Another past use was as Kinnick-Kinnick- a non-tobacco, non-nicotine containing dried herb smoked by indigenous peoples.
Another source of Kinnick-Kinnick is the Red Willow or Red Osier Dogwood. It grows along streams in the Mountain West and Far North. We have some of it here but I didn't see any today so I wasn't able to take photos to post here.
I also saw blooming Pasqueflower- the state flower of South Dakota.
Onward I jogged. I wish I could post the sounds of running water and smell of wet ponderosa pine.
You'll have to come out here to experience it yourself someday.
I finally came to a crest where I saw "George and the Boys"in the distance staring back at me through the mist.
It was Mt Rushmore- with past presidents George Washingtion, Abraham Lincoln, Thomas Jefferson and Theodore Roosevelt- carved out of solid rock.
Despite the Black Hills being a well-known tourist destination, sometimes I forget and am surprised when I come around corner to see sights such as this.
I was also surprised to see a staircase built out of logs- I was about 10 miles into my run and 5 miles from any road.
I jogged on and came to a trail intersection which I've taken before but not since last year.
I couldn't remember which was the way around the Black Elk Wilderness and which cut back across the middle.
I didn't bring a map because I had run here before and thought I knew the trails.
Oh well. I took the spur I had never run before.
When in doubt, I usually take the trail less traveled by or which I've never taken before…
If it didn't turn out to be the correct one, at least I would get to see some new territory.
As I ran up a hill, I came across some hikers. They didn't have a map either but assured me that I was on the correct trail to get to where I intended.
Soon, however, I realized they were wrong too.
Because I was only a mile from the next trail, I decided to keep going and save the circumnavigation for next time.
It was good that I did.
For soon I would discover how much snow was left in the higher altitudes.
As I climbed, the trail got wetter and snowier. The snow was wet melting slush.
At one point, for every step I took, I slipped back 6 or more inches.
I looked at my GPS: I was walking at a 22 min/mile pace.
Now that is SLOW, even for me!
My feet were soaked- but the rest of me was warm. On days like this, one needs to be prepared. My pack weighed 20 lbs. Not only did I have food and drink but also an entire change of clothing, a warm jacket, wool hat, mittens, and dry pants, as well as firemaking tools and space blankets.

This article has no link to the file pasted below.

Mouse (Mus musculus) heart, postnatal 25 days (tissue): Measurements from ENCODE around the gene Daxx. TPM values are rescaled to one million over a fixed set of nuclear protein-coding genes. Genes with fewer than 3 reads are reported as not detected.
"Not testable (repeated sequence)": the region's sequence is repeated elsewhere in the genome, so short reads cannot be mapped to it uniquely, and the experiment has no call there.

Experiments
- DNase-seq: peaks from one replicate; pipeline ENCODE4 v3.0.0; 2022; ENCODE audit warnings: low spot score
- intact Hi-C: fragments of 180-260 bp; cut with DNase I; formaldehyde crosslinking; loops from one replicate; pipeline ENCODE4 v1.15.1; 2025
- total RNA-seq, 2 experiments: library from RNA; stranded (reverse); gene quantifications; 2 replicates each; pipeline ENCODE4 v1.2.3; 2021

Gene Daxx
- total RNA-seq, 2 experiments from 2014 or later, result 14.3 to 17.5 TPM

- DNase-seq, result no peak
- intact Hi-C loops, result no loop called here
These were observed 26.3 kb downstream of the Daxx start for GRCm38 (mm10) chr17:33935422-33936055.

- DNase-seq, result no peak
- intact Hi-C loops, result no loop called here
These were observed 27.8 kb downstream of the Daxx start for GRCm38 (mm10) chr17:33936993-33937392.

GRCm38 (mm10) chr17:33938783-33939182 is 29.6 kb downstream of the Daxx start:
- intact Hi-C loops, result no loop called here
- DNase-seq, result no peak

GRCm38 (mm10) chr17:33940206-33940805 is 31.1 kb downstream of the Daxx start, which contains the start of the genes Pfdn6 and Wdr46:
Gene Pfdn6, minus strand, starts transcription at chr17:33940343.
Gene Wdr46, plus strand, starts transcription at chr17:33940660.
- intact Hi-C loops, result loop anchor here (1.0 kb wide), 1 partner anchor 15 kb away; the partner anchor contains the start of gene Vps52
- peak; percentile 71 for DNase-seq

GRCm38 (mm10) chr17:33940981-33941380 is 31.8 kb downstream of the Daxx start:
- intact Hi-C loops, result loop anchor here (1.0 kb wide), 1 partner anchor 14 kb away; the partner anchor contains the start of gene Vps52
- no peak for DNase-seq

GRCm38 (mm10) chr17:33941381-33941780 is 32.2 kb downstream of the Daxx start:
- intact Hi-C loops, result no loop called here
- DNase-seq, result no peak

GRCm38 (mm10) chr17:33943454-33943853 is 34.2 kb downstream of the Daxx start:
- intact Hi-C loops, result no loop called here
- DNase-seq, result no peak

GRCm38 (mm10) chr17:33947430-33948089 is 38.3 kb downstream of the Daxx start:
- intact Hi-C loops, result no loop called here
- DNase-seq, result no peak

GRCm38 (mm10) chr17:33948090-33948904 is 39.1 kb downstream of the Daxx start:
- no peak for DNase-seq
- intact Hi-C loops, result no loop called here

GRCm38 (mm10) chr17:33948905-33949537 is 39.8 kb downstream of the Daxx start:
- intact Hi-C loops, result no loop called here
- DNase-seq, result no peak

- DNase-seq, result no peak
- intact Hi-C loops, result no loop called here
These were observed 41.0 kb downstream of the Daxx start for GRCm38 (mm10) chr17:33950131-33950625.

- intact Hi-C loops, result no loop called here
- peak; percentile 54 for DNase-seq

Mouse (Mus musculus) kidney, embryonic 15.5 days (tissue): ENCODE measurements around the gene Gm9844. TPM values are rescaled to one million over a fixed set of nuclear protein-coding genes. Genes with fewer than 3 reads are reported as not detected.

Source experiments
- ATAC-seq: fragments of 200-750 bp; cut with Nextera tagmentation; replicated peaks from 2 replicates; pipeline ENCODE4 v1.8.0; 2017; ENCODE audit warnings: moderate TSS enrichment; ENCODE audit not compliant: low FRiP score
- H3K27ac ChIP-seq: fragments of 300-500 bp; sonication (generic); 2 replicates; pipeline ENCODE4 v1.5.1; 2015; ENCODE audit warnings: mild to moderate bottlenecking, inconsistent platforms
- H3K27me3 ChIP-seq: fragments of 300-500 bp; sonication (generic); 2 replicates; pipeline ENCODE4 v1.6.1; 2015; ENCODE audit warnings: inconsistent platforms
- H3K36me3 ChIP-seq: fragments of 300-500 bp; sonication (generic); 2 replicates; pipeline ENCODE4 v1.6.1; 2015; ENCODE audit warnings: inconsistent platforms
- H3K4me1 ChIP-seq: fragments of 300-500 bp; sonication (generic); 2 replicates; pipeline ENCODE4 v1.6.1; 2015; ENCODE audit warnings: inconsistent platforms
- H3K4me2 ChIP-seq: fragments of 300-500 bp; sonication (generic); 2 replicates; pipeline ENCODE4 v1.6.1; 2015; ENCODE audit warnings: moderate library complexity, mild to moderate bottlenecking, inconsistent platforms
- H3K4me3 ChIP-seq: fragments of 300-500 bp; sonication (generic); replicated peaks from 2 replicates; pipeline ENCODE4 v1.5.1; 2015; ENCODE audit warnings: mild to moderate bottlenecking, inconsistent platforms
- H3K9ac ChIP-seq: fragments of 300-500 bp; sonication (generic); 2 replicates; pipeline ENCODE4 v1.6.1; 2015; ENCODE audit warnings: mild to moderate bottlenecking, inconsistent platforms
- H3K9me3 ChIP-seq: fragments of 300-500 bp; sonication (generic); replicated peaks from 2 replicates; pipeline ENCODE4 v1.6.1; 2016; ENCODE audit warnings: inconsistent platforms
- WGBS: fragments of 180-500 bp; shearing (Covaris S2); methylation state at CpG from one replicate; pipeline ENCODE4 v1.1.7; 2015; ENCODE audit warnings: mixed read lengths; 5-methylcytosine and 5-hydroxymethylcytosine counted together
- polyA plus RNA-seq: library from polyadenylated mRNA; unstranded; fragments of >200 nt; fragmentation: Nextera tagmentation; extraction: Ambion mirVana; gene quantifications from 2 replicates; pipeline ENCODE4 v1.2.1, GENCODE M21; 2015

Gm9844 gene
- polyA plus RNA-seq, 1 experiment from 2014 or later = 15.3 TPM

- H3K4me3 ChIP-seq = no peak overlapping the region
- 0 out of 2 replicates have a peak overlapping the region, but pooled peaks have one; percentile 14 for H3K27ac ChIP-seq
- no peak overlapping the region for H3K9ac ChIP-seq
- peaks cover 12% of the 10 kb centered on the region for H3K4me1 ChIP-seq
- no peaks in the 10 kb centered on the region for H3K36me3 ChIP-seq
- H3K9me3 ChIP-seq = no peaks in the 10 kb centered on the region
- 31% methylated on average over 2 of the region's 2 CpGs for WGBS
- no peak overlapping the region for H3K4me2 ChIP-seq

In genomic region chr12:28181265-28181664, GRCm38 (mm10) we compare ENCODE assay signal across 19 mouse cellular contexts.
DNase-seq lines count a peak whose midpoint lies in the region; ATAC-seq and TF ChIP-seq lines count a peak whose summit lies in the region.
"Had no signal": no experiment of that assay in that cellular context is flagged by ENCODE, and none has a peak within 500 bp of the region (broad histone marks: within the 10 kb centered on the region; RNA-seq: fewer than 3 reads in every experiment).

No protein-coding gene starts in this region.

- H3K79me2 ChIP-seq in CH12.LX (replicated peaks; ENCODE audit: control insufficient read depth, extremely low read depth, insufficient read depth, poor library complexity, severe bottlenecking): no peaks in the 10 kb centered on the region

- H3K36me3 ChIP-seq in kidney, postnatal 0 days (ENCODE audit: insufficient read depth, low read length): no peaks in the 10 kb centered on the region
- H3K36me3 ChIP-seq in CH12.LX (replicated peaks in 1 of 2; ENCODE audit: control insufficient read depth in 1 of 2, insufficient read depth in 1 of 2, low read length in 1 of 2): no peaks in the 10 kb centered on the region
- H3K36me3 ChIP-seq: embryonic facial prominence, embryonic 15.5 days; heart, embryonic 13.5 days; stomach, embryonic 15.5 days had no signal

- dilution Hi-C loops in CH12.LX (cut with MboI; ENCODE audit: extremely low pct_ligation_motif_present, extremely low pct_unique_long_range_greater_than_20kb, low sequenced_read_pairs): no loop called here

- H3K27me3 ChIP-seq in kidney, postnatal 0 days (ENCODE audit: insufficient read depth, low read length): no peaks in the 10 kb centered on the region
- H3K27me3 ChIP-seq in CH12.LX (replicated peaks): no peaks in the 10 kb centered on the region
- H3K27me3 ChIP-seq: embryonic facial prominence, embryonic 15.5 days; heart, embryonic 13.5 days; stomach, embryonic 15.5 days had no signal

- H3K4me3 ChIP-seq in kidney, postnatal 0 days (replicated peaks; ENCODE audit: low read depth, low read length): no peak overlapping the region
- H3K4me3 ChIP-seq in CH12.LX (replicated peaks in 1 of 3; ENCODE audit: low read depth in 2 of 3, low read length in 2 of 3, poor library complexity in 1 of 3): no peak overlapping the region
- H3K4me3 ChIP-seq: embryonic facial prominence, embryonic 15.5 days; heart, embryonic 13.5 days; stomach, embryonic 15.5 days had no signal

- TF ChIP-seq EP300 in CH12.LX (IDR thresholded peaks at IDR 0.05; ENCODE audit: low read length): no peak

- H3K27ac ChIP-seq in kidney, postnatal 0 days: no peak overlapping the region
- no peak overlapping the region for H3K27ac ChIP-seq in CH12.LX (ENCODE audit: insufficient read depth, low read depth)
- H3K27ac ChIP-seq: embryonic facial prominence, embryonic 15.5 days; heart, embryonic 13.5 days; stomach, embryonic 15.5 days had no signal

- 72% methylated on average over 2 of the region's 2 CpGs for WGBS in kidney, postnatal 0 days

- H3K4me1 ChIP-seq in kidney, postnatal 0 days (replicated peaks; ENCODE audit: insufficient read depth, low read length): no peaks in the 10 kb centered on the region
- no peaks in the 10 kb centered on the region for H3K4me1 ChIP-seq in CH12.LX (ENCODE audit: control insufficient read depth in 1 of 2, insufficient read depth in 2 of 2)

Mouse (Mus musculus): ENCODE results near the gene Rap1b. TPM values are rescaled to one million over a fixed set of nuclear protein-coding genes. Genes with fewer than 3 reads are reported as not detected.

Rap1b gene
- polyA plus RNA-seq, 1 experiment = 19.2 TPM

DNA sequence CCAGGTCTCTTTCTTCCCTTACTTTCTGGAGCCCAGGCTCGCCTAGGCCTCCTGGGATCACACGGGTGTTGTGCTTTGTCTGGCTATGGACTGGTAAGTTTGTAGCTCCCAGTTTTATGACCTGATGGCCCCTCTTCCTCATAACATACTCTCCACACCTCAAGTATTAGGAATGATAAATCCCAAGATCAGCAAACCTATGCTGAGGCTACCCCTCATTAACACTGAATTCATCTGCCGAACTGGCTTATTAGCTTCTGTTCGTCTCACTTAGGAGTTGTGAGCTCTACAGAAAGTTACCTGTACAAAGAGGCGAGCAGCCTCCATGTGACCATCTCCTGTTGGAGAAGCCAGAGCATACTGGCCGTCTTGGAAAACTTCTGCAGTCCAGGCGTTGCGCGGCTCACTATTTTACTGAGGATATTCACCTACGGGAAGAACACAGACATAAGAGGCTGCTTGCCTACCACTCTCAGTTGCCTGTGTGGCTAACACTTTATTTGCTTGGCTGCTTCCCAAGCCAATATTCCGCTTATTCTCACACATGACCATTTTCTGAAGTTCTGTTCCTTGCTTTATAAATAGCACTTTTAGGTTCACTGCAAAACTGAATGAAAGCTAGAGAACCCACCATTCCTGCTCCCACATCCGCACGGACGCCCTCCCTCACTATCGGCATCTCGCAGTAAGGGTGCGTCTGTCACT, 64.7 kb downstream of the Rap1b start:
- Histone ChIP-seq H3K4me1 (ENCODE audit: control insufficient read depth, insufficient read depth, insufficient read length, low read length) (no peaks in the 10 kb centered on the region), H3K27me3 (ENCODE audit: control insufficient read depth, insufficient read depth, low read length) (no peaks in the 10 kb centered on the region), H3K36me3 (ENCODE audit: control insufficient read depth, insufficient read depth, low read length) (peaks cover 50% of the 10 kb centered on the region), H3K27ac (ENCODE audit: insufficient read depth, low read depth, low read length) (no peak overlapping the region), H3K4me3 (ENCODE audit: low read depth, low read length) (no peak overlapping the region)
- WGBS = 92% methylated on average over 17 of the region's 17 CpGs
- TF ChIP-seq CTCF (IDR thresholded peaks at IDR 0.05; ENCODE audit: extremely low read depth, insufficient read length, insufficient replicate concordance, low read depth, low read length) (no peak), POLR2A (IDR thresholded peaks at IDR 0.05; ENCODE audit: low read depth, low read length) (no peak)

I never forget than I am only a broken ankle or wrong turn away from being forced to spend a night out.
This time of year, hypothermia could set in in only a few hours, especially in a fatigued runner with sweat soaked clothes and ice water drenched shoes.
I've never had to use my survival gear yet, but I'll never be caught out in the wilderness without it. When it comes to the human condition, nature may not care one way or the other- but it can be unforgiving of foolish mistakes.
Then I spotted movement and gray hair in the trees. Despite how tired I was getting from trudging through the now, I was instantly alert and awake.
There are mountain lions here.
I am always more aware than I might be were I slogging on the side of a road or sidewalk. Although no mountain lion has ever killed a human here in the Black Hills, I didn't want to be the first.
It turned out it was two mule deer does. I saw them before they saw me.
After watching them browse for a few minutes, I needed to press on.
I didn't want to scare them so they'd crash off into the trees.
I began speaking to them quietly and calmly.
They looked in my direction, concerned and curious but not frightened.
I began moving slowly, avoiding direct eye contact, looked at the ground and walked diagnally.
I tried to act as if wasn't interested in them and was planning on walking past them as if I had never seen them. This ploy has worked for me with other animals countless times in the past.
They turned, stopped and calmly watched me pass by.
It is amazing the sixth sense animals have regarding your intentions. Had I been out bow hunting instead of trail rnning/hiking, they would've ran off, sensing danger immediately.
Instead, somehow they knew that I meant no harm. For that I was rewarded with some great photos.
As I passed by, I continued to speak to them quietly. I told them what pretty girls they were and reminded the to keep a better eye out for mountain lions.
Had been a large hungry feline instead of a slow tired human, who knows what might have transpired?